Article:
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Keir Starmer vows to end antisemitism in Labour if elected leader

Keir Starmer has vowed to lead the drive to stamp out antisemitism in the Labour party if he wins the race to succeed Jeremy Corbyn.
The shadow Brexit secretary, who is launching his leadership campaign in Manchester, said the party had not done enough to tackle the issue. Speaking on BBC One’s Breakfast programme, he said: “We should have done more on antisemitism. If you are antisemitic you shouldn’t be in the Labour party.
“What I would do is lead from the top and say it’s my responsibility to deal with it. I wouldn’t say it’s for somebody else. I want the files, I want to know the numbers on my desk so that I can monitor this.”
Starmer said he had argued within the party for tougher action. “I argued for automatic expulsion. It seemed to me that if you have been chucked out of the Labour party for supporting another political party, you should be chucked out for being antisemitic,” he said.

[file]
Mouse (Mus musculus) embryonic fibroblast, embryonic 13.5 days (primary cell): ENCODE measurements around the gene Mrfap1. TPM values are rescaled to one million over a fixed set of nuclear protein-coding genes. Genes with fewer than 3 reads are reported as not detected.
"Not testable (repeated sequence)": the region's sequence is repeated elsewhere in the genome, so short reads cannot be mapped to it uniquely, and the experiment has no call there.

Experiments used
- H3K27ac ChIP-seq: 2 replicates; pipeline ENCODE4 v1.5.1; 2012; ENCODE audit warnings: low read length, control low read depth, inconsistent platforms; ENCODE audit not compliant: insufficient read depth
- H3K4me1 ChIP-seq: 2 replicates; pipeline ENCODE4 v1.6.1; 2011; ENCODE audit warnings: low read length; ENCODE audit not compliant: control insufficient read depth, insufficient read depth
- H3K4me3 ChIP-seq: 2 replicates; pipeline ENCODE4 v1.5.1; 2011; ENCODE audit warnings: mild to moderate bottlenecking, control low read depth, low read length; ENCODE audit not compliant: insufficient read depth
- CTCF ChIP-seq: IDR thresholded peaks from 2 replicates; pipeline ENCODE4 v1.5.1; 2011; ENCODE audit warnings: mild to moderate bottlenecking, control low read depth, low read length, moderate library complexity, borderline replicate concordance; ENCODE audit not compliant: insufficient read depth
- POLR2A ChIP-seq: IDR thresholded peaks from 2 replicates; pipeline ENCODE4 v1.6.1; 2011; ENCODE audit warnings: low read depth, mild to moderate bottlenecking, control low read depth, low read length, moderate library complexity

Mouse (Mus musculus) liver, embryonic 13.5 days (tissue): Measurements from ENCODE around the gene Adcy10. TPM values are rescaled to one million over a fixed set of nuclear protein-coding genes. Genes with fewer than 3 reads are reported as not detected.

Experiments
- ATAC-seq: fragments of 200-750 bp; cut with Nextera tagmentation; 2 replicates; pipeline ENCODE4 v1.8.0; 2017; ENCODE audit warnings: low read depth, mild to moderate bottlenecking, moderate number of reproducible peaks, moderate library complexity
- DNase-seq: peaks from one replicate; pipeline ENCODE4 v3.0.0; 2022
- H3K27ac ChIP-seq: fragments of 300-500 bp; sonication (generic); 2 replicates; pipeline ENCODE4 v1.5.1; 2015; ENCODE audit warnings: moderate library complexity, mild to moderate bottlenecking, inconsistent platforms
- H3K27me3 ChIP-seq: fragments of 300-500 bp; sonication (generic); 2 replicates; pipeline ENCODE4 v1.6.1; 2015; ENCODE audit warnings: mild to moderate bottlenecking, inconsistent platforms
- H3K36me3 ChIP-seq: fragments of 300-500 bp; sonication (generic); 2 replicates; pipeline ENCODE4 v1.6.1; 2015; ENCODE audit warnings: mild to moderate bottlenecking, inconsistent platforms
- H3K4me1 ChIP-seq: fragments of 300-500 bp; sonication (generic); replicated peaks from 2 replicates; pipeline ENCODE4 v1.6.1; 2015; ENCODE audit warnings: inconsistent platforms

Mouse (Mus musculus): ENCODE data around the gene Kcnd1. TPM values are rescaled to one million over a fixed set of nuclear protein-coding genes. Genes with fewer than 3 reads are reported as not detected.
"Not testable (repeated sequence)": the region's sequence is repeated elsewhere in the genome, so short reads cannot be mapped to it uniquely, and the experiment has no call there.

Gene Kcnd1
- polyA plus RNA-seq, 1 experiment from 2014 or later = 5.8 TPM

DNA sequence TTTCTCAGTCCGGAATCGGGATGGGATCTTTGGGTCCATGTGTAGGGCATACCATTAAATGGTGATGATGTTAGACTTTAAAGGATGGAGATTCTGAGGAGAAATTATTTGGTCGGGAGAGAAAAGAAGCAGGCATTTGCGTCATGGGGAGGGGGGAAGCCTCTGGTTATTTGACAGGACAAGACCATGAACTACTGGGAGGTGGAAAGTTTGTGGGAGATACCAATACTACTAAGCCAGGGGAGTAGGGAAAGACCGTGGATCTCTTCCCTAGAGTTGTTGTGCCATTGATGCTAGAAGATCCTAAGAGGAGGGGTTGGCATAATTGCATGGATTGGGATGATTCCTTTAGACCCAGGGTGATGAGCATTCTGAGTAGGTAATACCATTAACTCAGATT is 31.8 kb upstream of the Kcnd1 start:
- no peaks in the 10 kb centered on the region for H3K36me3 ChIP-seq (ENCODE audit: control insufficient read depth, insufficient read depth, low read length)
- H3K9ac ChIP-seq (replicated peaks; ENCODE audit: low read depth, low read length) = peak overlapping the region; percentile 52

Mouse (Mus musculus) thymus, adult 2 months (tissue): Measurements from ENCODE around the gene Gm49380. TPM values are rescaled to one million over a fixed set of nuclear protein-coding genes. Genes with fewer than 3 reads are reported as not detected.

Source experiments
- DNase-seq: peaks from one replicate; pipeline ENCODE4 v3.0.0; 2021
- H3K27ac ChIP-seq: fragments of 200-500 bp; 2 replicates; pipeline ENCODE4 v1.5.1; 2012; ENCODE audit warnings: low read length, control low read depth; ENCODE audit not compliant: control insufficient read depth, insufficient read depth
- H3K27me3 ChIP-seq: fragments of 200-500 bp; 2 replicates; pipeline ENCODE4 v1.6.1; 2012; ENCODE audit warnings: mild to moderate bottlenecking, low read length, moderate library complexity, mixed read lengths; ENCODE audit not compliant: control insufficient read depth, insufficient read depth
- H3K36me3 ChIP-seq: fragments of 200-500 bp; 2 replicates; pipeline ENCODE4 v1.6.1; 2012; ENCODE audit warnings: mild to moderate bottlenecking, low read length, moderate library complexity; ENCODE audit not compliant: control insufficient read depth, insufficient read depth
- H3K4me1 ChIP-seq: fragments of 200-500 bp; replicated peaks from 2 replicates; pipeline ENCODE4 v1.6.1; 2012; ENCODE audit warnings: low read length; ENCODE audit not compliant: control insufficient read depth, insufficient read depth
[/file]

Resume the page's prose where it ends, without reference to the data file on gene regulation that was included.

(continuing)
Doreen Lawrence will introduce Starmer at his campaign launch at the Mechanics Institute in Manchester, the birthplace of the TUC.
He will promise that his leadership bid will focus on defending radicalism, winning trust and becoming relevant.
Before the official launch, he said: “We have to rebuild people’s trust in Labour as a force for good and real change. We have to take the fight to the Tories and make the case for how our values and ideas can deliver the change Britain so desperately needs.”
According to the latest Labour figures, only Clive Lewis and Emily Thornberry do not have the required 22 nominations from Labour MPs to reach the next stage of the process to replace Corbyn. Thornberry has 10 and Lewis has four.
Starmer has 68, followed by Rebecca Long Bailey with 26, Lisa Nandy with 24 and Jess Phillips on 22.

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